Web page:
But first things first.
It’s hard to believe that it’s already been nearly two weeks since I joined E4D. I’ve spent that time getting to know the team and Board of Directors (who are fabulous!), and catching up on the organization’s ongoing work. The opportunity to lead an organization whose mission I believe in is great in and of itself, but for me, this feels extra special because E4D figures prominently in my science policy origin story.
It was 2015 and I was a doctoral student spending a late evening in the lab. In my ears was a podcast as usual, and that evening it was Quirks and Quarks. Bob McDonald was interviewing Dr. Katie Gibbs, who spoke about the role of science in that year’s federal election, the actions she had mobilized with a group of scientists to protest the “Death of Evidence” at the hands of the government of the day, and the organization called Evidence for Democracy that she co-founded to advocate for evidence-informed decision-making. I put my pipette down to listen as this unfamiliar world of science policy and science advocacy opened its door to me. I was hooked.
Ever since, I’ve worked to advocate for and contribute to the well-being of the Canadian scientific enterprise, first as an E4D volunteer, next finding my way to leadership roles in student societies and non-profit organizations like Science & Policy Exchange, then to the Office of the Chief Science Advisor, and now back to E4D. It’s a lovely full circle moment.
Ten years on from the Death of Evidence rally (and seven years since that night in the lab), thanks to the determined efforts of scientists, grassroots organizations, and leaders in Canada’s science and research community, there’s undoubtedly been progress.
But… It’s still complicated. High-profile recommendations have come and gone, some addressed, others left partially or fully to languish on dusty shelves.
Notably though, the idea of evidence-informed policy-making seems commonplace. Government policy announcements often include the assertion that decisions were made “based on science and evidence”. But what does that mean, exactly? And can we evaluate the government’s performance on this front? Good vibes and general claims about being pro-scientific evidence aren’t enough. The promise of evidence-informed decision-making demands that they show their work.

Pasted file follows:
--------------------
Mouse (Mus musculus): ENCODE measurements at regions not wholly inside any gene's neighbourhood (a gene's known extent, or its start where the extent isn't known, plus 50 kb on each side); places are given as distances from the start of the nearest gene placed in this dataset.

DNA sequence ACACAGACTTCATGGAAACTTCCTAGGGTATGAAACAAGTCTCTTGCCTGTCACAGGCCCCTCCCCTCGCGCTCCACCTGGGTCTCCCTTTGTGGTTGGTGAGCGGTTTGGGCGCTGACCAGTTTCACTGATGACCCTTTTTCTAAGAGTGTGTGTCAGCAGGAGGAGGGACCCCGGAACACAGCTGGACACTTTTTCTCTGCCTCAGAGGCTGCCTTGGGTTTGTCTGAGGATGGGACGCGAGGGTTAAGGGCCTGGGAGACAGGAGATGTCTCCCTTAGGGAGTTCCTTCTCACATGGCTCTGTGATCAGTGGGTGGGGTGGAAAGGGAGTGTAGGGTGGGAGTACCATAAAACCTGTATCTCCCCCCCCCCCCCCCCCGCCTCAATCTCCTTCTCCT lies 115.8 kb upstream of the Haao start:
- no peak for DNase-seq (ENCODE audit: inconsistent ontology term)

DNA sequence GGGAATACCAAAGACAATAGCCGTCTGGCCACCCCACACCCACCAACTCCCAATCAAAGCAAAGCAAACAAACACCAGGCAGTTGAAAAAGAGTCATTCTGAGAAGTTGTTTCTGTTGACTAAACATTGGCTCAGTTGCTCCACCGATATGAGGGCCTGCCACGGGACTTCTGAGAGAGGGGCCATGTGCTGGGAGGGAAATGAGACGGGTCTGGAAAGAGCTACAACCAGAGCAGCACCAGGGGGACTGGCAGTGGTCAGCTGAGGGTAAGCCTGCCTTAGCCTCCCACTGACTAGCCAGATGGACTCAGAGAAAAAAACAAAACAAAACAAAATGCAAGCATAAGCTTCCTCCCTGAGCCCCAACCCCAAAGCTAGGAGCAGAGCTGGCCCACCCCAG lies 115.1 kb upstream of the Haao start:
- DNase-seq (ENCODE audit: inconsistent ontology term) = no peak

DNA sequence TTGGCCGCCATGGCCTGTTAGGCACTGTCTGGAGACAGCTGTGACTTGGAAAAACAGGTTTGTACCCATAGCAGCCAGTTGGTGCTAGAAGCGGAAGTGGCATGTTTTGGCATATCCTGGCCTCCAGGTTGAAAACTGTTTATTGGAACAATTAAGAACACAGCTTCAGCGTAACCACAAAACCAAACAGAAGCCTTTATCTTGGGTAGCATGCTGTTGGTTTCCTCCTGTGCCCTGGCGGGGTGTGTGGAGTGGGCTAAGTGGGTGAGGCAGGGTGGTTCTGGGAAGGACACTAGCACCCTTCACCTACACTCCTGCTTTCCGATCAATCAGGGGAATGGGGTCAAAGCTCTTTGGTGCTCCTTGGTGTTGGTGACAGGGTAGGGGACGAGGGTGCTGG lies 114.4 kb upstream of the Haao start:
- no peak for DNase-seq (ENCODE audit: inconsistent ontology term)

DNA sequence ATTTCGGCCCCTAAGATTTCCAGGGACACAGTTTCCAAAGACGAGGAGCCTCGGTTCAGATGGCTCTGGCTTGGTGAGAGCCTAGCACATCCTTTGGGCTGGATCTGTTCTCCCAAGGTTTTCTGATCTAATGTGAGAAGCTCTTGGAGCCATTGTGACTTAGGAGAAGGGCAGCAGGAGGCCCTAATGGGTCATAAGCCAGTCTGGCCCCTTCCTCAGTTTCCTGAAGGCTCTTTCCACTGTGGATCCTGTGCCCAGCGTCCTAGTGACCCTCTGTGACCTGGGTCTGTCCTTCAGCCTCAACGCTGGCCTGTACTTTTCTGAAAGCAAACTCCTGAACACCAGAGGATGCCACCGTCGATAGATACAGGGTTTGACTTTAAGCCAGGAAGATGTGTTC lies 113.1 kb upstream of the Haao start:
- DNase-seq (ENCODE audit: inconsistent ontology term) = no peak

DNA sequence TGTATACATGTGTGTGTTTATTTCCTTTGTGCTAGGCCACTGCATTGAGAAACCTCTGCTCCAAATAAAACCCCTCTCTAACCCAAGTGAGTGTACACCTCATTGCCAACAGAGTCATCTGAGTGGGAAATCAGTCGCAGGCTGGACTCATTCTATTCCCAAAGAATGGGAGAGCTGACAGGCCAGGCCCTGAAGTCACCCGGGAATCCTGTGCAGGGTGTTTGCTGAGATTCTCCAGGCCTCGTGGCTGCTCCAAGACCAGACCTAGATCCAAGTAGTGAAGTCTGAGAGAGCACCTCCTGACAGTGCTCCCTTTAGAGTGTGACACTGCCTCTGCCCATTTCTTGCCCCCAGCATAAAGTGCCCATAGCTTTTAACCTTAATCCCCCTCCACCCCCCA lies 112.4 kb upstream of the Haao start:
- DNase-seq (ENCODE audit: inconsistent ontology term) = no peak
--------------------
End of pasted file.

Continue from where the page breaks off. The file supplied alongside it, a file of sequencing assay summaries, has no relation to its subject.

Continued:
At E4D, we’ve been digging into these questions through the lens of transparency. We asked: can the evidence behind policy decisions be found by the lay public such that they can understand and scrutinize the considerations that led to those decisions? Earlier this year, our analysis in the Eyes on Evidence II report revealed that the answer was decidedly no at the federal level.
But what about the provincial level? As we’ve seen throughout the COVID-19 pandemic, provincial governments make policies that tend to impact our daily lives more directly. We’ve also seen in real time the damage that can be wrought by confusing policies lacking clear rationales, both to individual citizens and to the social fabric. So we turned our Eyes on Evidence toward provinces, applying the same framework to assess the transparency of evidence usage in policies by three provincial governments. Those results will be coming your way very soon, in our next Eyes on Evidence report. Stay tuned!
The ability for citizens to hold their governments accountable for their policies is not just a nice-to-have — it’s essential for a healthy and robust democracy. Leveraging the insights derived from our body of work on transparency, we’ll set forth recommended actions to push toward closing the gap on transparent policy-making in Canada.
I’m excited to get to work. I’m excited to have deep and interesting conversations about evidence with elected officials, public servants, stakeholders, and the public alike. And I’m excited to work with E4D’s talented team to create impact.
Now, while my main responsibility this year will be to guide the organization on its current course, there are a few additional goals I’d like to advance towards. In particular, I hope to expand E4D’s engagement with the broader public who are not already plugged into the science and science policy space. Putting the transparent use of evidence at the heart of public policy benefits all Canadians, and there’s a receptive, maybe even enthusiastic, audience out there if we can successfully reach them. If you have creative ideas on public outreach, or any of E4D’s initiatives, my (virtual) door is always open!
Finally, I want to end with a big thank you to friends, colleagues, and members of the E4D community for the warm welcome I’ve received. These have been busy days but your well wishes put a smile on my face and a pep in my step. We have big plans ahead and I hope we can count on your continued support!